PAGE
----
At one point, I checked the time code on Netflix and saw that the movie had over forty minutes to go. I visibly winced.
Ernest Madison says he swore off movie critics when they panned "Dragonslayer," one of the favorites of his childhood. "I stopped paying attention to critics because they kept giving bad reviews to good movies," says Madison, now 35.
Fourteen-year-old Byron Turner feels the same way. He turns to the Web for movie information and trailers, then shares what he's discovered with his friends, his sister Jasmine, even his mother, Toni.
"I used to watch Roger Ebert but now I get most of my information from Byron," Toni Turner says. "I don't really pay attention to critics anymore."
--Story by Bob Curtright in the Wichita Eagle
I know what your mother means because when I was 14, I was also pummeling my parents with information about new movies and singing stars. I didn't have the Internet, but I grabbed information anywhere I could -- mostly from other kids, Hollywood newspaper columnists and what disc jockeys said. Of course that was a more innocent time, when movies slowly crept around the country, and there was time to get advance warning of a turkey.
Your task is harder than mine was, because the typical multiplex movie is heralded by an ad campaign costing anywhere from $20 million to $50 million. Fast food restaurants now have tie-ins with everyone from Shrek to Spider-Man; when I was a kid we were lucky to get ketchup with the fries. Enormous pressure is put on the target audience to turn them out on opening weekends. And Hollywood's most valued target audience, Byron, is teenage males. In other words, you.
So I am writing you in the hope of saving your friends, your sister Jasmine, and your mother Toni from going to see a truly dismal new movie. It is called "A Cinderella Story," and they may think they'll like it because it stars Hilary Duff.
I liked her in "Cheaper by the Dozen," and said she was "beautiful and skilled" in "The Lizzie McGuire Movie," but wrote: "As a role model, Lizzie functions essentially as a spokeswoman for the teen retail fashion industry, and the most-quoted line in the movie is likely to be when the catty Kate accuses her of being an 'outfit repeater.' Since many of the kids in the audience will not be millionaires and do indeed wear the same outfit more than once, this is a little cruel, but there you go."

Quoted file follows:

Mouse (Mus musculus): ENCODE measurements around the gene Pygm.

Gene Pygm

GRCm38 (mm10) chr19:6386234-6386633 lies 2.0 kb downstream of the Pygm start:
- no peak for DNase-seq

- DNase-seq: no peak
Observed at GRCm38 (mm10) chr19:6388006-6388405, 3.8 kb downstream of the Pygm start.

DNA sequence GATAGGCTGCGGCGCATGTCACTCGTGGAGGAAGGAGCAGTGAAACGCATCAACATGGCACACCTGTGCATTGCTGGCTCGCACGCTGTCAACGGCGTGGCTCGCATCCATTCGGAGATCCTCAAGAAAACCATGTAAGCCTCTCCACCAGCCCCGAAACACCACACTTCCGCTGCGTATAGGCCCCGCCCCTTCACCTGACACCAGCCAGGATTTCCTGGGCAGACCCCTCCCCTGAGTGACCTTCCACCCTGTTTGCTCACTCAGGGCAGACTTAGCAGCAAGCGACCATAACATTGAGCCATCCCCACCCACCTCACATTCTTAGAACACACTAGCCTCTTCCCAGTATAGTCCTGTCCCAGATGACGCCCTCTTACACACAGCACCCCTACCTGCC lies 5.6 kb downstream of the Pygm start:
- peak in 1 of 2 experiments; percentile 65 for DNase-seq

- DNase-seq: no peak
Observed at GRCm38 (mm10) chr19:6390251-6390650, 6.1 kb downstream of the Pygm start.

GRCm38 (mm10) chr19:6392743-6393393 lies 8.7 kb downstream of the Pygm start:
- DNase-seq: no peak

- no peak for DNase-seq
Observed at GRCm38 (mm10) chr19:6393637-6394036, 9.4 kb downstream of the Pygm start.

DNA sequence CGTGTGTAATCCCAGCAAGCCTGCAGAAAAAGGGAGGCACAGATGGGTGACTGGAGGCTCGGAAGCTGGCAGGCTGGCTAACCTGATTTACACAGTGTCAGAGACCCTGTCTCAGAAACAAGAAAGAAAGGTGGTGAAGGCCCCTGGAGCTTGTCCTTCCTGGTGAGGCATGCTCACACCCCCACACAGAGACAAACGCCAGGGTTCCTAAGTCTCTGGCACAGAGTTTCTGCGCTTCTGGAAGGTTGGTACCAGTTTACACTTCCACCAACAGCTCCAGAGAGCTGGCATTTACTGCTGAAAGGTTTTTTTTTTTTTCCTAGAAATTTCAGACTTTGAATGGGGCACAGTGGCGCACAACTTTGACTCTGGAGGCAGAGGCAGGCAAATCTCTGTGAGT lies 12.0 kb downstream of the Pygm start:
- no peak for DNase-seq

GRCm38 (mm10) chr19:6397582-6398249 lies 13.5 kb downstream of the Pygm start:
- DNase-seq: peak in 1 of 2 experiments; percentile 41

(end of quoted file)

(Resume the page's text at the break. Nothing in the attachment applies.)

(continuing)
That's probably something your mother might agree with.
In "A Cinderella Story," Hilary plays Sam, a Valley Girl whose happy adolescence ends when her dad is killed in an earthquake. That puts her in the clutches of an evil stepmother (Jennifer Coolidge, who you may remember fondly as Stifler's mom in the "American Pie" movies, although since they were rated R, of course you haven't seen them). Sam also naturally has two evil stepsisters. Half the girls in school have a crush on Austin (Chad Michael Murray), a handsome football star, but Sam never guesses that Austin is secretly kind of poetic -- and is, in fact, her best chat room buddy. She agrees to meet him at the big Halloween dance, wearing a mask to preserve her anonymity; as a disguise, the mask makes her look uncannily like Hilary Duff wearing a mask.
Anyway, this is a lame, stupid movie, but Warner Bros. is spending a fortune, Byron, to persuade you to see it and recommend it to your mom and Jasmine. So you must be strong and wise, and do your research. Even though your mother no longer watches my TV show, you use the Internet as a resource and no doubt know about movie review sources like rottentomatoes.com, metacritic.com and even (pardon me while I wipe away a tear) suntimes.com/ebert. Even when a critic dislikes a movie, if it's a good review, it has enough information so you can figure out whether you'd like it, anyway.
For example, this review is a splendid review because it lets you know you'd hate "A Cinderella Story," and I am pretty much 100 percent sure that you would. So I offer the following advice. Urgently counsel your mom and sister to forget about going out to the movies this week, and instead mark the calendar for Aug. 24, when "Ella Enchanted" will be released on video. This is a movie that came out in April and sank without a trace, despite the fact that it was magical, funny, intelligent, romantic and charming.
It stars the beautiful Anne Hathaway (from "The Princess Diaries") as a young girl whose fairy godmother (Vivica A. Fox) puts a spell on her that makes her life extremely complicated. She has the usual evil stepmother and two jealous stepsisters. Will she win the love of Prince Charmont (Hugh Dancy)? "A Cinderella Story" is a terrible movie, sappy and dead in the water, but "Ella Enchanted" is a wonderful movie, and if Jasmine and your mom insist on Cinderella, you can casually point out what Ella is short for.
As for that guy Ernest Madison, he was about 11 when "Dragonslayer" came out. He must have been a child prodigy, to swear off movie critics at an age when most kids didn't even know they existed. If he still feels the same way, I hope he goes to see "A Cinderella Story." That'll teach him.
Your fellow critic,
This message came to me from a reader named Peter Svensland. He and a fr...
Separating the artist from the art isn't as easy as it sounds.
Part two of Jana Monji's essay about the portrayal of Asian characters in cinema.
A review of the History Channel remake of the landmark mini-series, "Roots."